What is Boba? A guide to ordering guilt-free milk tea.

Author: Amelia Ong APD


Boba a.k.a bubble milk tea a.k.a pearl milk tea started from Taiwan. It started becoming more popular in the 1980s when a hawker stall vendor combined boba at the bottom, shaved ice and filled the rest of the drinks with milk tea. It became a hit, and now the topping choices have expanded beyond boba to elements such as grass jelly, pudding, cheese foam and red beans.



With so many options available, there are one drinks for everyone, and it is so hard to endure the temptation of bubble tea. There are bubble tea shops everywhere and calling out your name when you shop. I believe in having everything in moderation, and we should not suppress our craving in the extreme. In this article, I'll breakdown each ingredient and components in bubble tea and stay tuned to the end of the blog for a quick guide to choosing the healthiest milk tea.


How much calorie and sugar is in a cup of milk tea?

A hospital in Singapore has recently released a report comparing the sugar and calorie levels of various types of bubble teas and their toppings. Brown sugar milk tea with boba has been found as the unhealthiest option with 18.5 teaspoons of sugar. For an easy reference, a can of regular coke contains 7 teaspoons of sugar; a cup of brown sugar milk tea with pearl is equivalent to 2.6 cans of coke.

Image: Facebook/Mount Alvernia Hospital


What is the recommended sugar intake in Australia?

There isn't currently a recommended daily intake level of sugar in Australia. However, WHO has a new guideline which recommends that our daily sugar intake should not exceed 10% of our total kilojoule intake. For an adult Australian on a diet of 8700kJ a day, staying under 10% of total energy means consuming nor more than 55g or 13 teaspoons of sugar per day. Having just one cup of brown sugar milk tea with pearl would exceed the daily sugar intake.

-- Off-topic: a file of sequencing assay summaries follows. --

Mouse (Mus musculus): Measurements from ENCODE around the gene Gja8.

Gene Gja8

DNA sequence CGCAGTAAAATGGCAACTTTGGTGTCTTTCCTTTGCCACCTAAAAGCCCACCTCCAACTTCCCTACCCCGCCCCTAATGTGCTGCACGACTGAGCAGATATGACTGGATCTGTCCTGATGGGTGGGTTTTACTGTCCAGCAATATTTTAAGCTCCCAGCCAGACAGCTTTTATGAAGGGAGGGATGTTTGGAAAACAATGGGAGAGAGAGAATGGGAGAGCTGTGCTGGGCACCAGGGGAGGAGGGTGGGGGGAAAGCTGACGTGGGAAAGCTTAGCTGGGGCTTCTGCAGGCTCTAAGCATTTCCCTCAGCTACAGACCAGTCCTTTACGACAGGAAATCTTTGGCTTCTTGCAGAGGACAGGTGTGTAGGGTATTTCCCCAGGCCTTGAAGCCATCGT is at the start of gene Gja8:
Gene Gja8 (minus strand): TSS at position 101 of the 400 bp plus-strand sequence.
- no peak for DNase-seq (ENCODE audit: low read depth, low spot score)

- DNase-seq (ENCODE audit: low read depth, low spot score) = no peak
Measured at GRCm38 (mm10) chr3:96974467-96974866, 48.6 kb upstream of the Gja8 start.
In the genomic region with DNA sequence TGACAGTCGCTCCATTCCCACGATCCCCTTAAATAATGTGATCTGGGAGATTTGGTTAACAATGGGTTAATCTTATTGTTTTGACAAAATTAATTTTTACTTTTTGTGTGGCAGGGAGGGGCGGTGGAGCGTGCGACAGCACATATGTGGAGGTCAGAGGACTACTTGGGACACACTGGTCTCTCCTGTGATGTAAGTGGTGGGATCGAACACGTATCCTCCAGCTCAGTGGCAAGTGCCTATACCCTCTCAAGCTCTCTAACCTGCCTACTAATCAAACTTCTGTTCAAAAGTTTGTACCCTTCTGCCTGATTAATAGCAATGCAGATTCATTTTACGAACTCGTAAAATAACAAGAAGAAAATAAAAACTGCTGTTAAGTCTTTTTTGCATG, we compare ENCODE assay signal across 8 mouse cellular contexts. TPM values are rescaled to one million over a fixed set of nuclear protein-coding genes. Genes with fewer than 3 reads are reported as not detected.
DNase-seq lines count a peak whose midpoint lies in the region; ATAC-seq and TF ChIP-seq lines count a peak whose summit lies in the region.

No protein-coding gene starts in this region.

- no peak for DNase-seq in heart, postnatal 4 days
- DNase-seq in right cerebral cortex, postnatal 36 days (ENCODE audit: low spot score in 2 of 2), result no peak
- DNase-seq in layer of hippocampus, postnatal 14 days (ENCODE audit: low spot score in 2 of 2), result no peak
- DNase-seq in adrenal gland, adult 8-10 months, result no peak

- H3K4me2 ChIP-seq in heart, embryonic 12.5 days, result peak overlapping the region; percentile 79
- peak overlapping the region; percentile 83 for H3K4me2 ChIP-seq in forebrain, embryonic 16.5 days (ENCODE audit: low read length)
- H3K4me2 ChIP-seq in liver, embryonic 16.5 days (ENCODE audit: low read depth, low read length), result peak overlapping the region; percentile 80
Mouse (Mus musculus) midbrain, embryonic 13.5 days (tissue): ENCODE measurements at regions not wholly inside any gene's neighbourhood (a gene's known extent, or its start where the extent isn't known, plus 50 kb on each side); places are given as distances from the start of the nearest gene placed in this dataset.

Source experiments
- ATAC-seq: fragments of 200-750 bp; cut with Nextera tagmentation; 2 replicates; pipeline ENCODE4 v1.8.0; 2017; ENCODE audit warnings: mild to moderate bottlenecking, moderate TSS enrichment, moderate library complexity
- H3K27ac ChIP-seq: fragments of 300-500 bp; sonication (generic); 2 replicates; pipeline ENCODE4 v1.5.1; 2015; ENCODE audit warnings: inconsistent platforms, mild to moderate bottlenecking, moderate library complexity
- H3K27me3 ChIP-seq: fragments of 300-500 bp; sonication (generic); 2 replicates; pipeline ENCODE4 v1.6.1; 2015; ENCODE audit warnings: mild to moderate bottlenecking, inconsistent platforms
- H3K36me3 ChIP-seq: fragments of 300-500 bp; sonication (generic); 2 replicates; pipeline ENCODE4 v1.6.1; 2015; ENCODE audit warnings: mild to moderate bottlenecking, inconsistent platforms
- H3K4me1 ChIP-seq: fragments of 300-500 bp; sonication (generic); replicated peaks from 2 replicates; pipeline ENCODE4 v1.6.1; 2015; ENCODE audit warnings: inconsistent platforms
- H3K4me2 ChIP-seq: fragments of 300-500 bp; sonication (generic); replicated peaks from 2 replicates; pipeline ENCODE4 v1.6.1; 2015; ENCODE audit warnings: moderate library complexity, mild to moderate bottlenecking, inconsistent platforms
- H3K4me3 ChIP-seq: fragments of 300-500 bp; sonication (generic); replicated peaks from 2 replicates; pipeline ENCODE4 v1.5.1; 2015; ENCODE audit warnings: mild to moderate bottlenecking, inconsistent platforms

Image: Facebook/Mount Alvernia Hospital


Mount Alvernia Hospital warns that toppings such as jellies and pearls are kept in a sweet syrup to keep them moist, which adds to the drink’s sugar and calorie count


A quick guide on ordering a guilt-free milk tea

  1. Adjust the sugar level - there are different sugar levels options to choose when ordering (100%, 75%, 50%, 25%, none). If you are used to getting full sugar, try reducing it to 75% and gradually reducing it to 50% and eventually to none!

  2. Order fewer toppings (or go topping-free!) or toppings with fewer calories such as aloe vera, white pearls and Aiyu jelly. Milk foam and cheese foam has topped the chart with 203 and 180 calories in each serving.

  3. Don't fall into the trap of fruit tea or fruit-based drinks. They might seem healthy, but they are, in fact, worse choices. The study above has found out that the sugar content of passion fruit green tea (8.5 teaspoons) exceeds milk tea with pearls (8 teaspoons). Fruits such as passionfruit and grapefruits have a strong tart taste. To make it taste palatable, they would have to add plenty of sugar into the drinks. TIPS! Order plain teas instead. Teas such as green, oolong and black tea have zero calories when there is nothing added to them.

  4. Go small! In that way, you can satisfy your craving but also reduce both calorie and sugar intake.

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